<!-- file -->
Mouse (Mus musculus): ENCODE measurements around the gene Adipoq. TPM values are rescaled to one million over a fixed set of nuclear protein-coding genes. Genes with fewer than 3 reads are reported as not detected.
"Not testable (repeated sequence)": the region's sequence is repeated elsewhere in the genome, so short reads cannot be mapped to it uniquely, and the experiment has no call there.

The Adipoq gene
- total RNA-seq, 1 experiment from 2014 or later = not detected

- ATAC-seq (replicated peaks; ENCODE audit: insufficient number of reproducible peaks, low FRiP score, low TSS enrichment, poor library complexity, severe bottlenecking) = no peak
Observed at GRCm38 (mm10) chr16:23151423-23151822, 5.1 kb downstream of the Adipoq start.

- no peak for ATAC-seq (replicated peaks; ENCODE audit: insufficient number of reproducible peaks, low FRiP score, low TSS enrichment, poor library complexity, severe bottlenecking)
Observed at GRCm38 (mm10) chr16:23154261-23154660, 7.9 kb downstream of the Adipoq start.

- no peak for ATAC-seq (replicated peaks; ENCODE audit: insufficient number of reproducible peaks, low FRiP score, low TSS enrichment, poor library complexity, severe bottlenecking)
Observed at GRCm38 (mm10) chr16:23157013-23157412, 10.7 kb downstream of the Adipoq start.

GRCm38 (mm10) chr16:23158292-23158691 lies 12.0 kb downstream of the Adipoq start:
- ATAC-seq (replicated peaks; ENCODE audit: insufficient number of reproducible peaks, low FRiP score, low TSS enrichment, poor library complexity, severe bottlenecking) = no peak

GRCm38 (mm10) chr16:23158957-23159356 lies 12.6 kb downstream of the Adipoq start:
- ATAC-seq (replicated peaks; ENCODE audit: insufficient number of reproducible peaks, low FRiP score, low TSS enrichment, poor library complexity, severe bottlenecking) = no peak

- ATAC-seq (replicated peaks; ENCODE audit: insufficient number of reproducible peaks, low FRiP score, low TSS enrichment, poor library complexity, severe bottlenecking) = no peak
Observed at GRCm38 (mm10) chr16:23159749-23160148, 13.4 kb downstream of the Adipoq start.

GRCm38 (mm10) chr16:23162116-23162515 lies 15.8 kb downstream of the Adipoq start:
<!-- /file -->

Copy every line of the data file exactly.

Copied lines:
Mouse (Mus musculus): ENCODE measurements around the gene Adipoq. TPM values are rescaled to one million over a fixed set of nuclear protein-coding genes. Genes with fewer than 3 reads are reported as not detected.
"Not testable (repeated sequence)": the region's sequence is repeated elsewhere in the genome, so short reads cannot be mapped to it uniquely, and the experiment has no call there.

The Adipoq gene
- total RNA-seq, 1 experiment from 2014 or later = not detected

- ATAC-seq (replicated peaks; ENCODE audit: insufficient number of reproducible peaks, low FRiP score, low TSS enrichment, poor library complexity, severe bottlenecking) = no peak
Observed at GRCm38 (mm10) chr16:23151423-23151822, 5.1 kb downstream of the Adipoq start.

- no peak for ATAC-seq (replicated peaks; ENCODE audit: insufficient number of reproducible peaks, low FRiP score, low TSS enrichment, poor library complexity, severe bottlenecking)
Observed at GRCm38 (mm10) chr16:23154261-23154660, 7.9 kb downstream of the Adipoq start.

- no peak for ATAC-seq (replicated peaks; ENCODE audit: insufficient number of reproducible peaks, low FRiP score, low TSS enrichment, poor library complexity, severe bottlenecking)
Observed at GRCm38 (mm10) chr16:23157013-23157412, 10.7 kb downstream of the Adipoq start.

GRCm38 (mm10) chr16:23158292-23158691 lies 12.0 kb downstream of the Adipoq start:
- ATAC-seq (replicated peaks; ENCODE audit: insufficient number of reproducible peaks, low FRiP score, low TSS enrichment, poor library complexity, severe bottlenecking) = no peak

GRCm38 (mm10) chr16:23158957-23159356 lies 12.6 kb downstream of the Adipoq start:
- ATAC-seq (replicated peaks; ENCODE audit: insufficient number of reproducible peaks, low FRiP score, low TSS enrichment, poor library complexity, severe bottlenecking) = no peak

- ATAC-seq (replicated peaks; ENCODE audit: insufficient number of reproducible peaks, low FRiP score, low TSS enrichment, poor library complexity, severe bottlenecking) = no peak
Observed at GRCm38 (mm10) chr16:23159749-23160148, 13.4 kb downstream of the Adipoq start.

GRCm38 (mm10) chr16:23162116-23162515 lies 15.8 kb downstream of the Adipoq start: